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Results: 5

1.
Figure 5

Figure 5. From: Discrete Time Rescaling Theorem: Determining Goodness of Fit for Discrete Time Statistical Models of Neural Spiking.

Four examples of neurons from two different monkeys (top two rows: monkey 1, bottom two rows: monkey 2) for which goodness of fit appears to be poor when the standard KS test is used but revealed to be good when either the numerically estimated reference distribution or the analytically corrected rescaled time y are used. First Column: firing rate, second column: KS plot, third column: Differential KS plots. Blue: standard KS test. Red: KS test with numerical simulation of reference distribution. Green: KS test with analytically corrected rescaled time y. As with the simulated spike trains of Figure 4, the KS and Differential KS plot biases are eliminated when either the rescaled ISI distribution (z) is simulated using the fitted model, or the analytically corrected rescaled time y is used.

Robert Haslinger, et al. Neural Comput. ;22(10):2477-2506.
2.
Figure 2

Figure 2. From: Discrete Time Rescaling Theorem: Determining Goodness of Fit for Discrete Time Statistical Models of Neural Spiking.

Illustration of KS plot bias induced when a homogeneous Poisson process is discretized to a homogeneous Bernoulli process. (A) KS plot for various spike per bin probabilities p. Blue: p = 0.2, green: p = 0.1, red: p = 0.04 (40 Hz at 1 msec discretization). The rescaled times are not uniformly distributed but have positive bias at rescaled ISIs close to 0 and negative bias at rescaled ISIs close to 1. (B) Differential KS Plot: CDFuniformCDF(z)bernoulli. Biases are easier to see if the difference between the expected CDF (uniform) and the actual CDF of the rescaled times is plotted. The colors indicate the same spike per bin probabilities p as in A). The horizontal dashed lines are the 95% confidence region assuming a 10 minutes of a 40 Hz Bernoulli process (24000 spikes).

Robert Haslinger, et al. Neural Comput. ;22(10):2477-2506.
3.
Figure 1

Figure 1. From: Discrete Time Rescaling Theorem: Determining Goodness of Fit for Discrete Time Statistical Models of Neural Spiking.

Example of two simple KS plots demonstrating that temporal discretization induces biases even if the conditional intensity function used to calculate the rescaled times is exactly correct. CDF of the rescaled times z is plotted along the x-axis versus the CDF of the uniform (reference) distribution along the y-axis. Spikes were generated from an inhomogeneous Poisson process with a maximum firing rate of 50 Hz. Thick grey dashed line: KS plot of rescaled ISIs generated by a continuous time model. Thick grey line: KS plot of rescaled ISIs calculated from the same model discretized at 5 msec resolution. The discretization was deliberately enhanced to emphasize the effect. Thin black 45 degree lines are 95% confidence bounds upon the KS plots.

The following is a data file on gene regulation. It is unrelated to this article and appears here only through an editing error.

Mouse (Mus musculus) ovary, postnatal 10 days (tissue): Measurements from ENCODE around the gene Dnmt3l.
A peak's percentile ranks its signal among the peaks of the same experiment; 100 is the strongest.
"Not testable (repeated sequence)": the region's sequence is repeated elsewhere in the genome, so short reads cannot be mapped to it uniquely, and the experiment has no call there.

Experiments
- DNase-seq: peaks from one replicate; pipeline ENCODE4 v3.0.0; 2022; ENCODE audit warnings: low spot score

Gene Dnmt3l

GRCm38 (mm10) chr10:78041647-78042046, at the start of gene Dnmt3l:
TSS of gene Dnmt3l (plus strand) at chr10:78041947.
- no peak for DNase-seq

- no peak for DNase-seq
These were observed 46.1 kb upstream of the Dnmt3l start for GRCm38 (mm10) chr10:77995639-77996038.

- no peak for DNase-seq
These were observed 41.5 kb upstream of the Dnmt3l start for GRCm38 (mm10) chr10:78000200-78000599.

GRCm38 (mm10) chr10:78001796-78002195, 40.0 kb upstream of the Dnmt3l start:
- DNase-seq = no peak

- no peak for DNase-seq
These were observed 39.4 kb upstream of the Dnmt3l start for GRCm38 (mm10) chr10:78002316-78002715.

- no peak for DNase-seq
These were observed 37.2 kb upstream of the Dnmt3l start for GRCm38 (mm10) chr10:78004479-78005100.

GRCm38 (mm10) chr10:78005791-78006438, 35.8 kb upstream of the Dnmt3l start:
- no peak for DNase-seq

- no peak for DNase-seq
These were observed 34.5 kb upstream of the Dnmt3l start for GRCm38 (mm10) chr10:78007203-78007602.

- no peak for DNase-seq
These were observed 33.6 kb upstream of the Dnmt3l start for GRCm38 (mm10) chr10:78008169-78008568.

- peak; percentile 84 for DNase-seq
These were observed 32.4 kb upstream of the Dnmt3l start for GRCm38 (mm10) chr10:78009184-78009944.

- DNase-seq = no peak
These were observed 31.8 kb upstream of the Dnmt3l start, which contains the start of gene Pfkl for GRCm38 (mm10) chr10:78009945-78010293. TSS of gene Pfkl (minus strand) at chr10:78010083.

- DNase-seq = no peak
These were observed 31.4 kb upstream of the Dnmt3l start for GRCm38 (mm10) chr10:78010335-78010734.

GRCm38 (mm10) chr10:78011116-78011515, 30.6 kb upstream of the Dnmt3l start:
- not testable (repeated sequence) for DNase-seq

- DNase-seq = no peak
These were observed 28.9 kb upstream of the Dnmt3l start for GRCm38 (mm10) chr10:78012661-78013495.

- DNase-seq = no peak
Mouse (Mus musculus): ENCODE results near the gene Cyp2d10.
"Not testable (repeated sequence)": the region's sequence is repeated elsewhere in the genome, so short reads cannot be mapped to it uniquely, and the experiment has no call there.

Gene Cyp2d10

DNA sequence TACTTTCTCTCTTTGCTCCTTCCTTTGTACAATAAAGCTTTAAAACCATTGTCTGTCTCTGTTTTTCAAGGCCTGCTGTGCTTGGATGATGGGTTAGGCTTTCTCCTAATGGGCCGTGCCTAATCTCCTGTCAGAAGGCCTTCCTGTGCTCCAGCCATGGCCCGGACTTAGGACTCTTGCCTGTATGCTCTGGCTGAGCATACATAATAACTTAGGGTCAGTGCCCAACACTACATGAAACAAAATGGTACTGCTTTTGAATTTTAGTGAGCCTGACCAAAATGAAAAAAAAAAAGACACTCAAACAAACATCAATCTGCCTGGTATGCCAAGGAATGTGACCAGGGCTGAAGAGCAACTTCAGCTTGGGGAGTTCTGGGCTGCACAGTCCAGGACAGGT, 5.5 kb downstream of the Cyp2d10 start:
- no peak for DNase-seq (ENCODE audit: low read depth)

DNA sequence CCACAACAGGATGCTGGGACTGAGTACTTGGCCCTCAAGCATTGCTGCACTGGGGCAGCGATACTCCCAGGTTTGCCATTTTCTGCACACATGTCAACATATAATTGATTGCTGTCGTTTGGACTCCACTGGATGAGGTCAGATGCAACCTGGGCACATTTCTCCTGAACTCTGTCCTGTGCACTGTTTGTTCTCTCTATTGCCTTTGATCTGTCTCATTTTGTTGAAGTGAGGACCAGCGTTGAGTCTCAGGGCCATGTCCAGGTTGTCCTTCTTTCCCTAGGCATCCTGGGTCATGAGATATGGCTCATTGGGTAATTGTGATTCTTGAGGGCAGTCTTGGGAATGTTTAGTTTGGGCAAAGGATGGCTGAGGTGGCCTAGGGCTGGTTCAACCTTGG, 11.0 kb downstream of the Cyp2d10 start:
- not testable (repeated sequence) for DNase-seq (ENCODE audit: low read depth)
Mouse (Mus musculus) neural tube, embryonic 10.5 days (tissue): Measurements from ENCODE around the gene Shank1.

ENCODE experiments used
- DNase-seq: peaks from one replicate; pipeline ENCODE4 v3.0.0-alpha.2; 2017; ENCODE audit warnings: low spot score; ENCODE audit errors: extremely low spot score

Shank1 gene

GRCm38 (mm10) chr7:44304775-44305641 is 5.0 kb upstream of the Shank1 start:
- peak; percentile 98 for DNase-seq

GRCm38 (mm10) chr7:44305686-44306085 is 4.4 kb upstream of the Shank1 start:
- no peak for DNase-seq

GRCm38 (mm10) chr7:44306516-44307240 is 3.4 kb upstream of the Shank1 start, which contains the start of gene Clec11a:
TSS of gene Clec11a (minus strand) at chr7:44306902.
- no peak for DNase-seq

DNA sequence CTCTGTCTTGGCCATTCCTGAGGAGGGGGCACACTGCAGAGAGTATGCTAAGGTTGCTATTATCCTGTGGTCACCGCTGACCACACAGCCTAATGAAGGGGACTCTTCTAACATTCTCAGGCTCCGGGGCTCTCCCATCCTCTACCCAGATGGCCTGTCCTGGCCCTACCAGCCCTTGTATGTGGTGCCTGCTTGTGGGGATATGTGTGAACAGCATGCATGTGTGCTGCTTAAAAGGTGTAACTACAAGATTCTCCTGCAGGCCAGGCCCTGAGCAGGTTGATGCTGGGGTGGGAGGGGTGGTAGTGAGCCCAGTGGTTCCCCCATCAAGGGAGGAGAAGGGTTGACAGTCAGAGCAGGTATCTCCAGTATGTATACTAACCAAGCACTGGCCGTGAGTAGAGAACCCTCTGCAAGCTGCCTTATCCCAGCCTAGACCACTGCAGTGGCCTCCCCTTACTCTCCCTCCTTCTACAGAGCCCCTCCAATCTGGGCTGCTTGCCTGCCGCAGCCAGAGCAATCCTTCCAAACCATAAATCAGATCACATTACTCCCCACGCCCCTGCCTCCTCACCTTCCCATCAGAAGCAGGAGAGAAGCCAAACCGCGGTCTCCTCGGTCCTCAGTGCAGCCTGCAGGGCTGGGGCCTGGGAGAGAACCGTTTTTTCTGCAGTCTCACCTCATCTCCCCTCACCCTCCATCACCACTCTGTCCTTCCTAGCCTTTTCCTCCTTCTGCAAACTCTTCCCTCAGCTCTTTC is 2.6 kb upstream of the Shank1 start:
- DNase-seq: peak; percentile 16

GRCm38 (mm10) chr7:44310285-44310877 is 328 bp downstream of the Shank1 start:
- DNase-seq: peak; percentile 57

Robert Haslinger, et al. Neural Comput. ;22(10):2477-2506.
4.
Figure 4

Figure 4. From: Discrete Time Rescaling Theorem: Determining Goodness of Fit for Discrete Time Statistical Models of Neural Spiking.

Comparison of standard KS test, KS test using simulated rescaled ISI distribution, and KS test using the analytically corrected rescaled time. Spike trains were simulated using the same three models as in Figure 2 at fine 10−10 msec temporal precision and then discretized at Δ = 1 msec resolution. Logistic GLM models were fit and used to estimate the rescaled ISI distributions (See text.) (A), (C) and (E) KS plots for inhomogeneous Bernoulli, homogeneous Bernoulli with spike history and inhomogeneous Bernoulli with spike history respectively. (B), (D) and (F) Differential KS plots for the same. Blue lines correspond to the standard KS test which plots the CDF of the rescaled time z versus the CDF of the uniform distribution, red lines to the numerical simulation method which plots the CDF of the rescaled time z versus the CDF of the numerically simulated reference distribution, and green lines to the analytical method which plots the CDF of the analytically corrected rescaled time y versus the CDF of the uniform distribution. The red and green lines essentially overlap in the plots. For all three spike train models, strong KS and Differential KS plot bias was eliminated when either the numerically estimated distribution or the analytical correction were used.

Robert Haslinger, et al. Neural Comput. ;22(10):2477-2506.
5.
Figure 3

Figure 3. From: Discrete Time Rescaling Theorem: Determining Goodness of Fit for Discrete Time Statistical Models of Neural Spiking.

KS and Differential KS plots for 10 minute long 40 Hz mean firing rate simulated spike trains. Three continuous time models of the conditional intensity function were used for simulation. 1) inhomogeneous Poisson process 2) homogeneous Poisson with a renewal spike history process 3) inhomogeneous Poisson with a renewal spike history process. (See text) The continuously defined processes were discretized at various values Δ and used to simulate spikes. (A) 40 Hz mean inhomogeneous Bernoulli firing rate. (B) Spike history term λhist as a function of time since the most recent spike. (C) and (D) KS and Differential KS plots for inhomogeneous Bernoulli process. Blue: Δ = 1 msec, green: Δ = 0.5 msec, red: Δ = 0.1 msec. Horizontal dashed lines are 95% confidence bounds. (E) and (F) Homogeneous Bernoulli process with spike renewal history term. (G) and (H) Inhomogeneous Bernoulli process with spike renewal history term. Note that when spike history effects are present the biases are larger both at short and long rescaled ISIs.

Robert Haslinger, et al. Neural Comput. ;22(10):2477-2506.

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